At this time of year, my imagination goes to Peer Gynt’s “Hall of the Mountain King”. It is the time for dark caves and ogres. Dark bridges and ogres. Dark, gothic music and ogres. And fearless fairies. And hope.
Pindi looked out from her perch on top of the fence in front of her family’s winter home. “Its rainy and windy. There are no flowers. Few leaves. But, the Camelias are blooming and the Abutilon has some flowers. The Daphne has buds. I hope the hummers can find food.”
“Come back inside,” called Mindi. It isn’t fit for fairies outside today. There’s a fire in the winter hall, and honey treats.”
“I’m worried about the hummers,” Pindi replied. “They shouldn’t be here in the winter. Giants feed them and that has changed their migration patterns. I hope they don’t starve.”
“They won’t. A bunch of them are in the winter hall now talking with Father.
Pindi flew back into the winter hall in the Passion Flower arch next to their summer home in the Green Japanese Maple Tree. The hall thrummed with the beating wings of the hummers as they told Bran, King of the Green Japanese Maple Tree their story.
And the ogres waited below.
“We are able to find some food” a hummer explained. “But there’s not much. And giants who fill feeders with sugar water have corrupted our young. They don’t know how to find real food.”
“You are welcome to stay here. What can we do to help?” King Bran asked.
“Besides the struggle to find food, we’re being attacked by ogres. They come boiling out of the ground and clamber up the branches of our food bushes and trees. They swing their long arms out and prevent us from feeding.”
“Let me think about this,” answered the King Bran. “There must be a solution. We should be able to negotiate a truce with the ogres. But the problem with giants is more difficult.”
Pindi was ready to burst. “Giants should plant hummer friendly gardens – not fill feeders with sugar water!” At the sound of her voice, her father turned and gave her his sternest look. “Pindi, you have interrupted a council meeting – again. How many times have I told you to stay quiet?”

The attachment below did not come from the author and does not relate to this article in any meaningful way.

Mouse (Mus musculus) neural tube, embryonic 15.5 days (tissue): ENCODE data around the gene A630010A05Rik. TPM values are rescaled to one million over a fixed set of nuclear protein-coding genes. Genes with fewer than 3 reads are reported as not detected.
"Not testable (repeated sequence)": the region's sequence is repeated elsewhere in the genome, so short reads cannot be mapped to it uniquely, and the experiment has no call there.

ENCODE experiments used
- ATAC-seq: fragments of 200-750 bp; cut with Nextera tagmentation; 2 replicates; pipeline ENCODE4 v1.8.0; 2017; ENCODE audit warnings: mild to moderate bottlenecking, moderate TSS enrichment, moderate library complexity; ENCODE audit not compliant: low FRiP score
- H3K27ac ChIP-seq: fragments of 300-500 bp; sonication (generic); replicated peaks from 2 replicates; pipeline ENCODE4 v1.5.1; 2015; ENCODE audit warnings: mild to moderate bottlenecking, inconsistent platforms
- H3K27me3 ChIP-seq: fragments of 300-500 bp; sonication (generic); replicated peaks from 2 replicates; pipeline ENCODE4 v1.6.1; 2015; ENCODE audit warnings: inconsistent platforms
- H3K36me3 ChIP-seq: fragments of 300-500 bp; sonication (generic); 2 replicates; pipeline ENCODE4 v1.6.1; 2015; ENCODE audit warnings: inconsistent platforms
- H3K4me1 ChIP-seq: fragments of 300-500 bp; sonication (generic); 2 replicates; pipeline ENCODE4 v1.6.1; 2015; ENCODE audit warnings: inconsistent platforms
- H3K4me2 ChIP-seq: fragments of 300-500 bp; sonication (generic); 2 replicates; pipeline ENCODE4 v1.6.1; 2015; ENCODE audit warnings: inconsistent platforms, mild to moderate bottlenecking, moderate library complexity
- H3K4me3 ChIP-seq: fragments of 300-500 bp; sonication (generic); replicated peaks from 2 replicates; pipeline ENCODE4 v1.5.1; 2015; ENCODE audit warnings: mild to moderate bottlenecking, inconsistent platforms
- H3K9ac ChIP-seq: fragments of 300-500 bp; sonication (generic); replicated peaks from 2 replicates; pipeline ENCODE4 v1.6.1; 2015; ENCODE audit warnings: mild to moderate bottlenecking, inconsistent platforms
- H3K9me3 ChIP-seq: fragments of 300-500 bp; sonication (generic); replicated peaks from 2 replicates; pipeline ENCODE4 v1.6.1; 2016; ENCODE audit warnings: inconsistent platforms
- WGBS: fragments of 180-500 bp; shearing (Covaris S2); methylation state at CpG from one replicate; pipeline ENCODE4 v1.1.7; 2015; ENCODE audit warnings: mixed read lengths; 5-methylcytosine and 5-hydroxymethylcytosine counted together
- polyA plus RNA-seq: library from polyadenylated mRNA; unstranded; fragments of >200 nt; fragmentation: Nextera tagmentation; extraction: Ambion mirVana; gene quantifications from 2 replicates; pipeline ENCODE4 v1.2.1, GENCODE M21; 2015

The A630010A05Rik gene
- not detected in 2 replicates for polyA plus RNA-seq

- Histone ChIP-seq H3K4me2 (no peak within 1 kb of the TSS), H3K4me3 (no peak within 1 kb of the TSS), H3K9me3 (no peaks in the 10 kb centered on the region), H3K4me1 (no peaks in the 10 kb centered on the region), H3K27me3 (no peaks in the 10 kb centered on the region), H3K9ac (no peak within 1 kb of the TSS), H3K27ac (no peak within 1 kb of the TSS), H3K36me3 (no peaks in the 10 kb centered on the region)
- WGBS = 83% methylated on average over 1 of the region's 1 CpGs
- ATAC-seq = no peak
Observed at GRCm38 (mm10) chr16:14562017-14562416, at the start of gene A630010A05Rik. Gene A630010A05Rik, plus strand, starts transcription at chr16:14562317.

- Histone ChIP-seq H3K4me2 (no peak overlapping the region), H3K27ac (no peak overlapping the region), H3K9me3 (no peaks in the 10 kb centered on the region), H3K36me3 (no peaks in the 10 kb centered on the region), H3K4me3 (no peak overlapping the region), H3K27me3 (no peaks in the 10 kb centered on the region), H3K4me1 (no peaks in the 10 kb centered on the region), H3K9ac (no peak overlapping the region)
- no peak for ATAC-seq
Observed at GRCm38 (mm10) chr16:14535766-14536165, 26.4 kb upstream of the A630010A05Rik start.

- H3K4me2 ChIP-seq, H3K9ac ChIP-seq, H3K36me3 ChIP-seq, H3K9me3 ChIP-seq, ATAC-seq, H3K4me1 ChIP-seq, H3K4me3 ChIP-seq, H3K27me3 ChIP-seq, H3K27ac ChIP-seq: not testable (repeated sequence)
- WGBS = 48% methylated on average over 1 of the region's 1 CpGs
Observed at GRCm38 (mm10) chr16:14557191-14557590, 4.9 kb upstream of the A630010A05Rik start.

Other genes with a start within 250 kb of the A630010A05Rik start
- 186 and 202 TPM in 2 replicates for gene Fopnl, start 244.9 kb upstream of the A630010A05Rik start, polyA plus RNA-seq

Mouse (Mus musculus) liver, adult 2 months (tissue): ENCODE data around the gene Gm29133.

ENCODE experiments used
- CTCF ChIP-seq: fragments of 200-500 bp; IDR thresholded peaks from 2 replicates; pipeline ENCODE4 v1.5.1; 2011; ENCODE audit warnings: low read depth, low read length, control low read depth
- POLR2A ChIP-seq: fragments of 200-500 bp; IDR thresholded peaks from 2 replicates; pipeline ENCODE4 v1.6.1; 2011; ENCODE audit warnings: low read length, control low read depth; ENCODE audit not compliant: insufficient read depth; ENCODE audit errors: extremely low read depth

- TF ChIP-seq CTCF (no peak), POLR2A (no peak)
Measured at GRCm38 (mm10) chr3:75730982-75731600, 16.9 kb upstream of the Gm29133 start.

“I can’t remember,” Pindi whispered. “But it’s true. I can talk with my giants about planting hummer friendly plants that will provide food. And, there are other giants nearby who would do the same. I just know it!”
“She may have a point,” Zoom, the lead hummer, replied. “In this neighborhood, there are very few sugar water dispensers, and the giants seem to care about us. Maybe Pindi can help start spreading the word. Giants are good about planting flowers that provide nectar in spring and summer. Winters are when we suffer the most.”
“Pindi has a point way too often,” muttered King Bran. “That doesn’t make it proper for her to interrupt adult conversations. Pindi, go to your chamber and reflect upon proper behavior for young fairies.”
Pindi bowed her head and flew off towards her chamber, tears of frustration spilling over her cheeks.
As the King talked with his council about how to approach the ogres, Pindi was planning. “There are lots of nectar-rich plants that bloom in winter,” she muttered to herself. “Mahonia, witch hazel, Viburnum, Daphne, Grevillea, Camelia, Abutilon, and more. My giants have some of these in their garden. I can ask them to tell their neighbors about them. Even if they don’t have gardens, they can plant hummer friendly food in pots.” She planned to talk with Zoom and her giants the very next day.
In the Fairy King’s Council Chamber
King Bran addressed his council. “I need to speak with Olf, the King of the Ogres. We must be able to come to an agreement to leave the hummers alone. What do the ogres want? Why are they attacking the hummers?”